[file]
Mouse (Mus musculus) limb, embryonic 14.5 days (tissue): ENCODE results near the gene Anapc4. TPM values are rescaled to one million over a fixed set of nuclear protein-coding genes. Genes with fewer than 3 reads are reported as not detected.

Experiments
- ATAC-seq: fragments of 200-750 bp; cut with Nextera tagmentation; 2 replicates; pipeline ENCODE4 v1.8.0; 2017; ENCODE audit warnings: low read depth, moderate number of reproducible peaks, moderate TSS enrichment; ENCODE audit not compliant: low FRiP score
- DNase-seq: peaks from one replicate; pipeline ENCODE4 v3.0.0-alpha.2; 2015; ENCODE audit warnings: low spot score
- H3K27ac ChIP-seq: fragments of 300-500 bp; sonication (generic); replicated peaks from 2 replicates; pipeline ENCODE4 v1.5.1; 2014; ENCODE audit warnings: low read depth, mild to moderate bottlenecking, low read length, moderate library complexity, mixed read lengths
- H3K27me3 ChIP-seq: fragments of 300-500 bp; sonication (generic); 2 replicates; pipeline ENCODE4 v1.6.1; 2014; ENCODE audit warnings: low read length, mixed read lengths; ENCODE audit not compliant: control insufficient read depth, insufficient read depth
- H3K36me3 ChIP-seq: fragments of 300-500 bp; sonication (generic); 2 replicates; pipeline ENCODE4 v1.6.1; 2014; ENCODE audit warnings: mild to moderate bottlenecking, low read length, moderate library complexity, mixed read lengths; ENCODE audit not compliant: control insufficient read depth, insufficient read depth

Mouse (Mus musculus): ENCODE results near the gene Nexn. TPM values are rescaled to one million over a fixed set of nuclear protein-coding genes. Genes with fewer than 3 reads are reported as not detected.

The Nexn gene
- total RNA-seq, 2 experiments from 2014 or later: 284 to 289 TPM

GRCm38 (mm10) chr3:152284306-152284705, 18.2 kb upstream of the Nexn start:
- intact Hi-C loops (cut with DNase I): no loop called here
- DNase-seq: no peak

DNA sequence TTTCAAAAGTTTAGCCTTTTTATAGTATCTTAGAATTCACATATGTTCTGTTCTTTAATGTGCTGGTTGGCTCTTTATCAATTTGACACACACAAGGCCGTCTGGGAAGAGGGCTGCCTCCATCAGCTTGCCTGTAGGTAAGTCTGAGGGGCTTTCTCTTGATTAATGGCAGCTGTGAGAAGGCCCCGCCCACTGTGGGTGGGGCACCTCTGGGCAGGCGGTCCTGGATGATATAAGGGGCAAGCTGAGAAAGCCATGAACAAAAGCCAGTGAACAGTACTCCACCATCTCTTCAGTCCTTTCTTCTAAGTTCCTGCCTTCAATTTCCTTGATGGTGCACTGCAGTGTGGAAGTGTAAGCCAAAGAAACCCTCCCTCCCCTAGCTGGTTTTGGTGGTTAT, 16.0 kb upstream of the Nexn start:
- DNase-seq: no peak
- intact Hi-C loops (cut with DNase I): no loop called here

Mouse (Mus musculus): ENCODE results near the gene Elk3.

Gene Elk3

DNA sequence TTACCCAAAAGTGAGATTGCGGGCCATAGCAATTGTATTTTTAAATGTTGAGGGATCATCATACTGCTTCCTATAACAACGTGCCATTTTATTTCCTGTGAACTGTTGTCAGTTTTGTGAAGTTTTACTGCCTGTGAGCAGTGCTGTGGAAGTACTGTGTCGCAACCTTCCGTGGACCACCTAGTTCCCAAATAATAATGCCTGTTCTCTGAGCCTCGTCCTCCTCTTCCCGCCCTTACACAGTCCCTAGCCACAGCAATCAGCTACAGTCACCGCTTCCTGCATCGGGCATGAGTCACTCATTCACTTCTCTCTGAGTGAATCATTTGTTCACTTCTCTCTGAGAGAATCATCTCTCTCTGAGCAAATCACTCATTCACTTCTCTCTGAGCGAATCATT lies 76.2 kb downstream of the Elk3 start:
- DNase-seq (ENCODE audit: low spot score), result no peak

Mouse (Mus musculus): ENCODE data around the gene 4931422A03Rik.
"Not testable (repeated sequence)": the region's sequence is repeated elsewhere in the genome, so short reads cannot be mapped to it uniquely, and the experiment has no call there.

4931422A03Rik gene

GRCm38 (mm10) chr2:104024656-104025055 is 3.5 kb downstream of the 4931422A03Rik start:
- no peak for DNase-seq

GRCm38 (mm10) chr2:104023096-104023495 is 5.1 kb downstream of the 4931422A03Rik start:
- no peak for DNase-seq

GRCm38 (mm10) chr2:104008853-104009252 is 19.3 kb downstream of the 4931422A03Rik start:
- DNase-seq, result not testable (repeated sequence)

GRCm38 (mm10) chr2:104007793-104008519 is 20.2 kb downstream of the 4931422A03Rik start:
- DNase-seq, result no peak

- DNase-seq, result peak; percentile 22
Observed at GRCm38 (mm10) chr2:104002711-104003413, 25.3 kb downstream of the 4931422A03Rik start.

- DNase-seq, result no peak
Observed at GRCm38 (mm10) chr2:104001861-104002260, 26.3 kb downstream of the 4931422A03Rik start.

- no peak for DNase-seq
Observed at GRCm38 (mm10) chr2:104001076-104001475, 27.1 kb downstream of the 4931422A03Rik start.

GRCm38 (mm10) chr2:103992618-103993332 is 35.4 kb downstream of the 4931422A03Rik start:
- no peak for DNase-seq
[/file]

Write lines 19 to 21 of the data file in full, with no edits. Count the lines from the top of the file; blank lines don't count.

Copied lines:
DNA sequence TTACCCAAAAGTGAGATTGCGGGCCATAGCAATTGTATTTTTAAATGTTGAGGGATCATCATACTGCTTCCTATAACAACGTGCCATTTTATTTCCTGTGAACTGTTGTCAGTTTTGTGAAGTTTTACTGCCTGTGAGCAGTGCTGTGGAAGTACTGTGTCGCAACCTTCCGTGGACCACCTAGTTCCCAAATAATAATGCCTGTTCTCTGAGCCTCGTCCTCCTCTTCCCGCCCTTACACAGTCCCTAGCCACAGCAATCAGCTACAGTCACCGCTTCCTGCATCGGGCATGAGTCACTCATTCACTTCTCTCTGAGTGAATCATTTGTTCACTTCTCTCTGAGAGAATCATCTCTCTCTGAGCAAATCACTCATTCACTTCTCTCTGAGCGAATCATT lies 76.2 kb downstream of the Elk3 start:
- DNase-seq (ENCODE audit: low spot score), result no peak

Mouse (Mus musculus): ENCODE data around the gene 4931422A03Rik.